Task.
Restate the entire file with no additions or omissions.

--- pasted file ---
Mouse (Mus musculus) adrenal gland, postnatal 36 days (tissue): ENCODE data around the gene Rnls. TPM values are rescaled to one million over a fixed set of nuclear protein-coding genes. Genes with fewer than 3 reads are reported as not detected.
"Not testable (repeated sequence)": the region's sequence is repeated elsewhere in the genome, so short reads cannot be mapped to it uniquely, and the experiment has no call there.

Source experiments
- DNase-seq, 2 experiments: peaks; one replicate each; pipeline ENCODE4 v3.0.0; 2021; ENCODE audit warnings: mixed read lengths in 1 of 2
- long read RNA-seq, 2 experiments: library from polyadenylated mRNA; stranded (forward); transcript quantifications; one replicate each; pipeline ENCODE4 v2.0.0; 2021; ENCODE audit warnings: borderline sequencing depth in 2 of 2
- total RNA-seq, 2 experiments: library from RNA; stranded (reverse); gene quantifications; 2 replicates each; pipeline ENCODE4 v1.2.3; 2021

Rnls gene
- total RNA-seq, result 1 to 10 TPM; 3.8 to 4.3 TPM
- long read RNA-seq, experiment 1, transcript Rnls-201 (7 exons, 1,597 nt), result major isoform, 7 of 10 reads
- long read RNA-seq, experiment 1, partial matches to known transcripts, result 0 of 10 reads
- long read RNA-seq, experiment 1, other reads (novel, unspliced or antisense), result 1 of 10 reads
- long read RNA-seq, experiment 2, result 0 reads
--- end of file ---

Mouse (Mus musculus) adrenal gland, postnatal 36 days (tissue): ENCODE data around the gene Rnls. TPM values are rescaled to one million over a fixed set of nuclear protein-coding genes. Genes with fewer than 3 reads are reported as not detected.
"Not testable (repeated sequence)": the region's sequence is repeated elsewhere in the genome, so short reads cannot be mapped to it uniquely, and the experiment has no call there.

Source experiments
- DNase-seq, 2 experiments: peaks; one replicate each; pipeline ENCODE4 v3.0.0; 2021; ENCODE audit warnings: mixed read lengths in 1 of 2
- long read RNA-seq, 2 experiments: library from polyadenylated mRNA; stranded (forward); transcript quantifications; one replicate each; pipeline ENCODE4 v2.0.0; 2021; ENCODE audit warnings: borderline sequencing depth in 2 of 2
- total RNA-seq, 2 experiments: library from RNA; stranded (reverse); gene quantifications; 2 replicates each; pipeline ENCODE4 v1.2.3; 2021

Rnls gene
- total RNA-seq, result 1 to 10 TPM; 3.8 to 4.3 TPM
- long read RNA-seq, experiment 1, transcript Rnls-201 (7 exons, 1,597 nt), result major isoform, 7 of 10 reads
- long read RNA-seq, experiment 1, partial matches to known transcripts, result 0 of 10 reads
- long read RNA-seq, experiment 1, other reads (novel, unspliced or antisense), result 1 of 10 reads
- long read RNA-seq, experiment 2, result 0 reads